I'm on a tear tonight... This article in Wireless Review is really, really informative and worth a read. It's quite lengthy and talks about how AT&T decided and eventually moved to GSM/GPRS over the past couple of years. It took them 21 months and cost $2.5 billion, but now it's just a "software upgrade" away from having EDGE rolled out nationally. It's quite astounding.
You have to remember how out of it I am. When I came to Spain in early 2000, the U.S. didn't really have GSM coverage. Now there's AT&T, T-Mobile and Cingular (and maybe more) but back then it seemed like we were going to remain CDMA all the way to 3G. I think it was actually late last year sometime when I realized that there was GSM in the U.S. now from major carriers and I was astounded. How did it happen so fast? Well, this story talks about how that move went, even in the post-bubble downturn.
Having seen the benefits of GSM living here in Europe, its obvious to me that AT&T did the right thing. It must not have been easy in 2000 to make that call, but the story talks about the cost savings from choosing the global standard, both from an integration and equipment point of view. And now they have a clear path to the future with UMTS/WCDMA, which everyone else in the world will be doing as well (I'm not sure if the article said that or not, but I'm saying it.) And because GSM is so popular, AT&T gets to reap the benefits of having better phones to choose from as well - when the Nokia 3650 was launched in the Spring, AT&T was able to sell it at the same time as everyone else in the world. No more waiting for U.S. specific models. That sort of thing is going to take years to come to the CDMA camp - which in the U.S. has yet to come out with one phone equipped with Bluetooth.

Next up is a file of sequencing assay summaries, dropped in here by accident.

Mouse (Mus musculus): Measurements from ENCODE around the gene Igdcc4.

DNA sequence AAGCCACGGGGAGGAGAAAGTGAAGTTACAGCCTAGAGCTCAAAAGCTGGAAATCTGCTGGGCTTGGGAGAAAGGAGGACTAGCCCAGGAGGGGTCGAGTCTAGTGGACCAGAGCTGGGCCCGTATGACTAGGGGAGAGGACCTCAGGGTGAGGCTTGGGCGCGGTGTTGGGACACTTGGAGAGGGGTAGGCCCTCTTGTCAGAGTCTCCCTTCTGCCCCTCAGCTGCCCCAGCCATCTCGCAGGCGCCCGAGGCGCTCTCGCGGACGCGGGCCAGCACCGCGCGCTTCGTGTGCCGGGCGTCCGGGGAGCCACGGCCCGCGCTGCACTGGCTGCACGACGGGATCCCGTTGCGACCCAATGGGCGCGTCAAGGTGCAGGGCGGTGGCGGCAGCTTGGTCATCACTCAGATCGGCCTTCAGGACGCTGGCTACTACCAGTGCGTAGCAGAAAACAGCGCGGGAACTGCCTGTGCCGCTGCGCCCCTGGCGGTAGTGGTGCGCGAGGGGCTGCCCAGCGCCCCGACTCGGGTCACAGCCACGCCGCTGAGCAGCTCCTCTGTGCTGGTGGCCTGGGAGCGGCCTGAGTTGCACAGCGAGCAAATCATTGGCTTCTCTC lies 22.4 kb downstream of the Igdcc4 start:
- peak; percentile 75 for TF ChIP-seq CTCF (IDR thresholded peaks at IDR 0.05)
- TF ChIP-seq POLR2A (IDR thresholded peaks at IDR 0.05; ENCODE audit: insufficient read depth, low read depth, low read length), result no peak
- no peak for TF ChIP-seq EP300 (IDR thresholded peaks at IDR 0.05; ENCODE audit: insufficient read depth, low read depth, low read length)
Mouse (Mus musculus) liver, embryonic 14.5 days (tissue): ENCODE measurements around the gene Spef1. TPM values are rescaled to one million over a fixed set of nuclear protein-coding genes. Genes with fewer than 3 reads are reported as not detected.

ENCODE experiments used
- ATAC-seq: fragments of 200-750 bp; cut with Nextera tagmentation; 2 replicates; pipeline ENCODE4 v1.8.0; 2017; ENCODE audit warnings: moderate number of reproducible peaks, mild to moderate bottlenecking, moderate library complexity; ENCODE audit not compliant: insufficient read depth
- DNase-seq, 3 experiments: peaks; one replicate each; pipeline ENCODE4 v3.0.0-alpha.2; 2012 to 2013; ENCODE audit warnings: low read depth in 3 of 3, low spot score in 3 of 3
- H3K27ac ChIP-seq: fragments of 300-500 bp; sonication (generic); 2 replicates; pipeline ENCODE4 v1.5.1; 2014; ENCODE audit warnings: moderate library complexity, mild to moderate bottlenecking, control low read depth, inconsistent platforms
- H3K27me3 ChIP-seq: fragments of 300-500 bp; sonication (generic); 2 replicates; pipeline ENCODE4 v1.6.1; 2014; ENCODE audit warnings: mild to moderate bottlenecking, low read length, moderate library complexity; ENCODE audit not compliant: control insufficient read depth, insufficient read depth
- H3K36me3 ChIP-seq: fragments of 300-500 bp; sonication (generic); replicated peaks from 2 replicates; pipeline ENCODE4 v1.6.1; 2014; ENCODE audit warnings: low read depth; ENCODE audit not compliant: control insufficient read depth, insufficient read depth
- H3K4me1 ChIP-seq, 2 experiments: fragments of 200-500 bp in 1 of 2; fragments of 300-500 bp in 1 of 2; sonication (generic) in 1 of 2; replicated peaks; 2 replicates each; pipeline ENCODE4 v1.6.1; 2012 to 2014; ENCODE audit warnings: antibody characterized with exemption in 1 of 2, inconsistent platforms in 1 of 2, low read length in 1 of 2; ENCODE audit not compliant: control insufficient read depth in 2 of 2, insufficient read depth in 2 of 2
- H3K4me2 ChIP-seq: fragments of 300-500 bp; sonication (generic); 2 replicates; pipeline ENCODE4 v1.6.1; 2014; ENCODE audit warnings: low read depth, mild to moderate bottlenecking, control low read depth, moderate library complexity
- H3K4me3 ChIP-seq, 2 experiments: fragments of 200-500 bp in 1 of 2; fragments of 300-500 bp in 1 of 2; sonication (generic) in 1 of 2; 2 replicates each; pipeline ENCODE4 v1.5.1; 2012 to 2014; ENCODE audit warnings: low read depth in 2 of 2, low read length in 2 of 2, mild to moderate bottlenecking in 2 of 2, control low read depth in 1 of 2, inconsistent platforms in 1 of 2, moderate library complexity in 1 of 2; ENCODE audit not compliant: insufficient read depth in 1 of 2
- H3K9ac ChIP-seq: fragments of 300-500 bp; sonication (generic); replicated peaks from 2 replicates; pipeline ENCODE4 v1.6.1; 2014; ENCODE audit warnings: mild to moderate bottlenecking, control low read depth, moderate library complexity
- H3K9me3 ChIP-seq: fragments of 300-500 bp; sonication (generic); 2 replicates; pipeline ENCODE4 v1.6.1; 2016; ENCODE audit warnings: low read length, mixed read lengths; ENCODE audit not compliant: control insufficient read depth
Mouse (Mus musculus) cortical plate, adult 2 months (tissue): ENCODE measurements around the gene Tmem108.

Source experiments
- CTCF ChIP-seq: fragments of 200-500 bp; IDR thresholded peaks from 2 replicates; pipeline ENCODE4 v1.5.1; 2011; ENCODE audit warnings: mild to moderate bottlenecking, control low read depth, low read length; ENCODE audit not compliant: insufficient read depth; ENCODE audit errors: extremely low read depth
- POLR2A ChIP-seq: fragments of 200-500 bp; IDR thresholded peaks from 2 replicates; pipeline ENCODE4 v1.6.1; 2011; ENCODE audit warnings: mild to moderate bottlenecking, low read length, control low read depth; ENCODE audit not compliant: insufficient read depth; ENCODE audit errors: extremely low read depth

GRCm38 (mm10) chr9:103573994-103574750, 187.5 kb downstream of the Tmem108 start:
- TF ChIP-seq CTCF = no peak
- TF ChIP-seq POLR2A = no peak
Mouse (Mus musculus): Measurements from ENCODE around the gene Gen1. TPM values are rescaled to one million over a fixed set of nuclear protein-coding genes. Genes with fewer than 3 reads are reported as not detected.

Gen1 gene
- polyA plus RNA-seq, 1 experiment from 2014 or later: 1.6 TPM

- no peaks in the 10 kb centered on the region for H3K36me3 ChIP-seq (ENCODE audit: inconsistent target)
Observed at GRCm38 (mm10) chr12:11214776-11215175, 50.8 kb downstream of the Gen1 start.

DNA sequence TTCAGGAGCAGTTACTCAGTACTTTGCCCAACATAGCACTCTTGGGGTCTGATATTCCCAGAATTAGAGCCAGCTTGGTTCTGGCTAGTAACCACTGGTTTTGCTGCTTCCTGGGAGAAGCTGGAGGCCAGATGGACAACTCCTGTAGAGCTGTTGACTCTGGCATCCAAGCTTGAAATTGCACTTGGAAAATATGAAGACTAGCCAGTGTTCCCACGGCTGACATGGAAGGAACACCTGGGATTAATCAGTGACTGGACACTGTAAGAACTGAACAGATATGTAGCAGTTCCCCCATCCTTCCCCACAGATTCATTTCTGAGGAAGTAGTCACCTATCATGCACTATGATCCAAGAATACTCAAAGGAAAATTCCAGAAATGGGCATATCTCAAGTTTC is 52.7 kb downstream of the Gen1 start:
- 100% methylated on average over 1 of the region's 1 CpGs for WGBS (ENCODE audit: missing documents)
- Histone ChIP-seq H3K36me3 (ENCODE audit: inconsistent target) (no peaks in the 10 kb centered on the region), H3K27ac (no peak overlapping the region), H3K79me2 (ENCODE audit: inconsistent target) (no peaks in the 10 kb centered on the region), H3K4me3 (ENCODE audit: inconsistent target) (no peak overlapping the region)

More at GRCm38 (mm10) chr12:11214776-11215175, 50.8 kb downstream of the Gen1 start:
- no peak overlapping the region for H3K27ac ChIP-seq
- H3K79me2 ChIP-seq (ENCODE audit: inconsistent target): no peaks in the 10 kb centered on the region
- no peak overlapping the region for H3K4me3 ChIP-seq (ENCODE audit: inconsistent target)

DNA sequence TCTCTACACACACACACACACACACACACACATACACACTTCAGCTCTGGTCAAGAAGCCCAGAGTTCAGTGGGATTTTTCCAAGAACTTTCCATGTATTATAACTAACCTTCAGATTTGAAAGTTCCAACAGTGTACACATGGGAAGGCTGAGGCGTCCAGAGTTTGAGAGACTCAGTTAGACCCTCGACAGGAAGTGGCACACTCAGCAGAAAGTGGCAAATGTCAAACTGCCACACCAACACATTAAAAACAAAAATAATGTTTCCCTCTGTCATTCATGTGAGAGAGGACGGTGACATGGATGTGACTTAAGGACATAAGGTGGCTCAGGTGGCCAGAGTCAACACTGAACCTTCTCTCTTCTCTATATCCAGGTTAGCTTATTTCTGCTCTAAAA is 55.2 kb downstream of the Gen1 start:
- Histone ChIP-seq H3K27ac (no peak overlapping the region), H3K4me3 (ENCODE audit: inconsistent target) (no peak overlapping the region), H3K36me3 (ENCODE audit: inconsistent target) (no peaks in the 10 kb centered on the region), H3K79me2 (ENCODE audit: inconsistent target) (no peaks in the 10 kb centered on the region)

This article is just really interesting if you look at it as a blueprint for moving to 3G. The carriers are going to have to make a similar level of effort to get to WCDMA/CDMA2000 on both sides GSM and CDMA. It's going to be interesting to see at the end who has a better time of it. The CDMA guys because it's essentially an upgrade to CDMA2000, or the WCDMA guys because they benefit from scale (since soooo many more operators are going that way.) I think the demand is finally building up for wireless data services now that WiFi and GPRS have given us all a taste of what it's like to be always on, so at least there's a demand there to drive this all... it should be interesting. In the same amount of time it took AT&T to get to GSM, we could be all watching video on the bus via our 3G handsets.